TVNZ7 takes a scientific bent, writes Jacqueline Smith, with a month of revealing what you never knew.

Did you know it was the International Year of Chemistry? And did you know that. tucked away in a laboratory, a bunch of Kiwis are trying to find a bacteria that may one day power our vehicles?

Whether or not you can recite the elements of the periodic table, TVNZ7's new catalogue of science and innovation stories should give your brain plenty to digest this month.

Teaming up with the Ministry of Science and Innovation to celebrate those who peer down microscopes and sell their discoveries to the world, TVNZ7 is rolling out a selection of programmes aligned with its aim of providing television that incites discovery, discussion and debate.

Among the new local series that celebrate Science and Innovation month is Ever Wondered?, which will highlight some of the ground-breaking scientific discoveries bubbling away in New Zealand.

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Host Dr John Watt, who was named 2009's Young Scientist of the Year for his research into toxic pollutants from vehicles, travels the country talking to people working in everything from brain research to creating virtual entertainment platforms to making exciting discoveries in sports science.

Local success stories feature too. There's the Auckland skincare company bringing new meaning to the idea of scaly skin by using fibres from hoki fish skins and the Palmerston North-based company selling its touch applications to leaders in international computing.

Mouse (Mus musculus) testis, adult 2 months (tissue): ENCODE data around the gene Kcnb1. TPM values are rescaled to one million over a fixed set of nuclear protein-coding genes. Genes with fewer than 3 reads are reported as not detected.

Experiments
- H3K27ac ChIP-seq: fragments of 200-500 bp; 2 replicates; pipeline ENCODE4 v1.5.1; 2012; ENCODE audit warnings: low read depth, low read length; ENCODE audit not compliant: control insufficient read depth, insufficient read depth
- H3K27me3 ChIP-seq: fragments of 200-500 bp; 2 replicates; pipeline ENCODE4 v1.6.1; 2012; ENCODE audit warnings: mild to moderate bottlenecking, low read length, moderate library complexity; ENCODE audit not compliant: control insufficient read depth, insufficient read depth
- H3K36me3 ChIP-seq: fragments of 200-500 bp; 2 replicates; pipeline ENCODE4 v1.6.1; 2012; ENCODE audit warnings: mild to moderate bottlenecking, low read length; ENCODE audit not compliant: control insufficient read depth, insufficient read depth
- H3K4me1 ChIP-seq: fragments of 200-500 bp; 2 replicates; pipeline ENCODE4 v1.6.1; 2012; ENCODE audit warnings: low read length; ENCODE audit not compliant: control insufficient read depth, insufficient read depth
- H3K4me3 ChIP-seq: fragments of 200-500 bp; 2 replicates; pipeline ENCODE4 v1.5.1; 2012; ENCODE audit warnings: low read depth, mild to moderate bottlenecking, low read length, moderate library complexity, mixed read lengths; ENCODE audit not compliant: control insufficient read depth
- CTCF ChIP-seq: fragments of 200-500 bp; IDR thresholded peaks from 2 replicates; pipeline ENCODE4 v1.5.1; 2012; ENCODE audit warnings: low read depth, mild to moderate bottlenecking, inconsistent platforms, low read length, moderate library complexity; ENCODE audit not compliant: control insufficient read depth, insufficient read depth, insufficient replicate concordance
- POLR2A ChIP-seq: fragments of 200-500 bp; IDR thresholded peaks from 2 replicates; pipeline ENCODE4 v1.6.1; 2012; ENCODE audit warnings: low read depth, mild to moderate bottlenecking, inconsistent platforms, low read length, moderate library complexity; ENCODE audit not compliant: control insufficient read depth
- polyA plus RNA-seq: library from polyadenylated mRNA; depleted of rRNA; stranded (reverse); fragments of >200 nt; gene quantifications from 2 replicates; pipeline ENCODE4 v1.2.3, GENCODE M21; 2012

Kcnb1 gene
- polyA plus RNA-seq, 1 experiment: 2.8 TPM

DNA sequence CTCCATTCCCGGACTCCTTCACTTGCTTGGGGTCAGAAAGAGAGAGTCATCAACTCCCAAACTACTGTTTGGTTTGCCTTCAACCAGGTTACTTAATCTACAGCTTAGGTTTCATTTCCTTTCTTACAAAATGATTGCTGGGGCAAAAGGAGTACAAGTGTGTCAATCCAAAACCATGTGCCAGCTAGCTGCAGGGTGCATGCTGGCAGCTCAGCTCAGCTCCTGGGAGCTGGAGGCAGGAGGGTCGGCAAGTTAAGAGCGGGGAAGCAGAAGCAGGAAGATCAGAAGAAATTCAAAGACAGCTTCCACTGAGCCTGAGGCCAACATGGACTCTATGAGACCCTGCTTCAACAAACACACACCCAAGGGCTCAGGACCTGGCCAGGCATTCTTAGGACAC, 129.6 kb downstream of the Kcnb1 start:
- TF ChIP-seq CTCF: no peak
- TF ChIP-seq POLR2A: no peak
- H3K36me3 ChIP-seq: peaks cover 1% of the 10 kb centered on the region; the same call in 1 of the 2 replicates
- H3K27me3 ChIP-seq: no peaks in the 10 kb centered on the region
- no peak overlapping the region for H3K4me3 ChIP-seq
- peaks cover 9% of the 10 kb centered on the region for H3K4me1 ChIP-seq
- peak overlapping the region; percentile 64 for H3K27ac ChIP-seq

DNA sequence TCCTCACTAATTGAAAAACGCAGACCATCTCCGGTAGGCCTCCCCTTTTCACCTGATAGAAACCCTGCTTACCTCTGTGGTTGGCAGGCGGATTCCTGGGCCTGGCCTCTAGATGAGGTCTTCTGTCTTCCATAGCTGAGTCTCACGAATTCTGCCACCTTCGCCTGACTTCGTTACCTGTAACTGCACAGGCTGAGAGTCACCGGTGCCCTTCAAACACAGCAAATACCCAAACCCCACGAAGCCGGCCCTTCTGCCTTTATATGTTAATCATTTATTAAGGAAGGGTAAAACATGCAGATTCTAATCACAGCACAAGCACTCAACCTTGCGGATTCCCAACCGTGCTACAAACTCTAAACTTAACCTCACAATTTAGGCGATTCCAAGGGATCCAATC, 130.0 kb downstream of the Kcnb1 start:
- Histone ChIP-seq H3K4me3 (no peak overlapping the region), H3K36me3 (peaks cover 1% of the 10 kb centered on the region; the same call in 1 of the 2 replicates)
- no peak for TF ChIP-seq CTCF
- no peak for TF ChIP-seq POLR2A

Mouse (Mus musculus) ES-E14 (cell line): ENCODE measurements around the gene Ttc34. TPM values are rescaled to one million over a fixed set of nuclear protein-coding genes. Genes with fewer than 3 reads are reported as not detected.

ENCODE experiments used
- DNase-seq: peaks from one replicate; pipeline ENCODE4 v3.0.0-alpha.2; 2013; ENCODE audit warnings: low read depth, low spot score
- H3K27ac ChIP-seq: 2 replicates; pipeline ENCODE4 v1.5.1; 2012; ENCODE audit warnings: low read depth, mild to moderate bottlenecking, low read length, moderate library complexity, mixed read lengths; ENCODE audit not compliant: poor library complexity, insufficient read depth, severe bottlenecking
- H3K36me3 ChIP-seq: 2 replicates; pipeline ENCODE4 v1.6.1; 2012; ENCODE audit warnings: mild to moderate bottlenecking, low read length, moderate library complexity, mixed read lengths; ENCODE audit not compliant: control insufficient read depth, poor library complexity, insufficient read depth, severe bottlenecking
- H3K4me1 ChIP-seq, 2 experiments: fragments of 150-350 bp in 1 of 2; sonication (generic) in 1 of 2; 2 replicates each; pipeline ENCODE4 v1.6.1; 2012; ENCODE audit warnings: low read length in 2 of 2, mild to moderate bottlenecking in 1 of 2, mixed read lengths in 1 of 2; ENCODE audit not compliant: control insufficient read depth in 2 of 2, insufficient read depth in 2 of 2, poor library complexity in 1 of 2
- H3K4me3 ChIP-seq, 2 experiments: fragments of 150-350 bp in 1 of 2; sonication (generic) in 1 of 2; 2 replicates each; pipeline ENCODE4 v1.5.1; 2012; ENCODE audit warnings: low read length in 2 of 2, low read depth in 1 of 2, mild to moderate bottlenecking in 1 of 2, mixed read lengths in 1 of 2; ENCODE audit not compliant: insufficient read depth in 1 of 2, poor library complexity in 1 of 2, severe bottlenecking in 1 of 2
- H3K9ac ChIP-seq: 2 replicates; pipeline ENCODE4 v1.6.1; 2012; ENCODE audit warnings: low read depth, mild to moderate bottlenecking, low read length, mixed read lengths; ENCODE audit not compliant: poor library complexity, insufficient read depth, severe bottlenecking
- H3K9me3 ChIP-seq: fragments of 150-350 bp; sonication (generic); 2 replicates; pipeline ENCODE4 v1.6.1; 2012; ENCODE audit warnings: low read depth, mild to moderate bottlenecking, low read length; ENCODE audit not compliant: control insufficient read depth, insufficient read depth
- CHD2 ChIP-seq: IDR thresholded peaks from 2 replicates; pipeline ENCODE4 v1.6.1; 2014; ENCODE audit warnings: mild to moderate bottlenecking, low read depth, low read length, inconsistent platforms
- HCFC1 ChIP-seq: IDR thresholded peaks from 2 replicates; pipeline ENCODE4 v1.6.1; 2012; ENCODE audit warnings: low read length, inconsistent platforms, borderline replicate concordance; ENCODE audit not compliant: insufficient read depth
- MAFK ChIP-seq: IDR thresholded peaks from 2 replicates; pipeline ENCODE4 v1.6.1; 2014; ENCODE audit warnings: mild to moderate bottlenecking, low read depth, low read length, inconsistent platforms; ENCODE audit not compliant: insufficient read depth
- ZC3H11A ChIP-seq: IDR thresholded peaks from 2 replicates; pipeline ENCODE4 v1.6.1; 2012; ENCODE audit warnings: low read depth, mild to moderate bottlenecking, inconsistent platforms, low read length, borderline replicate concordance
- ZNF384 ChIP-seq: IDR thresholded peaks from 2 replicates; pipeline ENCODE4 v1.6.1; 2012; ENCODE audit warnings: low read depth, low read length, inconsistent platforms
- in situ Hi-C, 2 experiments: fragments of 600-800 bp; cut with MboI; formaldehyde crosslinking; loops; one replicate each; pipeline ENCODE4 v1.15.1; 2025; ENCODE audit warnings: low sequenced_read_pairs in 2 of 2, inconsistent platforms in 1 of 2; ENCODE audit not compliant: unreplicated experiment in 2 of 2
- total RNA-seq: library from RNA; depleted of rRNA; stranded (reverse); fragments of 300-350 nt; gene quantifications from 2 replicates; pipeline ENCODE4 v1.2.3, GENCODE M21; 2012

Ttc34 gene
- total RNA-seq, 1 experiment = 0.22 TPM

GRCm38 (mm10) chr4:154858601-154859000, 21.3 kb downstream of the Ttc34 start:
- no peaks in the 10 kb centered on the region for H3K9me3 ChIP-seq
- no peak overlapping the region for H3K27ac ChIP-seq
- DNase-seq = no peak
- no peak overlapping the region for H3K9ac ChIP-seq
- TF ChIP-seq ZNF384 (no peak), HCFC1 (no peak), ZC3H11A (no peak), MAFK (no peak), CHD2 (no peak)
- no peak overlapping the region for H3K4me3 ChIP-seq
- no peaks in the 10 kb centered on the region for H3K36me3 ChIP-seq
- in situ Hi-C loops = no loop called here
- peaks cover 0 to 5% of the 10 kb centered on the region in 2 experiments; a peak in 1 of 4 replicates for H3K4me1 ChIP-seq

A selection of international documentaries encouraging viewers to see the world differently includes Elements, on Mondays at 9.05pm, aiming to get viewers excited about the textures, behaviours and stories of the elements - not just gold but its less-celebrated cousins, potassium and sulphur.

This week's documentary of the week, Race and Intelligence: Science's Last Taboo, (Tuesday, 10.05pm), was inspired by a quote from Nobel Prize-winning American scientist James Watson who suggested people with black skin were less intelligent. The comment saw him labelled an extreme racist and his speaking tours were cancelled. But some science websites started branding him "the new Galileo" and referencing evidence from IQ tests that showed marked differences in results between different races. Somali-born journalist Rageh Omaar talks to people on both sides of the debate.

Other upcoming documentaries include The Vaccine War (Tuesday, August 16, 10.05pm), which tackles the argument around compulsory inoculations and whether or not the populist measures are linked to autism, and The Smartest Machine on Earth (Tuesday, August 23, 10.05pm), which profiles IBM's "Watson", a computer that is taking on human contestants in a game show. What will win - the human brain or a piece of machinery with the capacity of 2400 home computers?

LOWDOWN

What: Science and Innovation Month
When and where: All month on TVNZ7

- TimeOut

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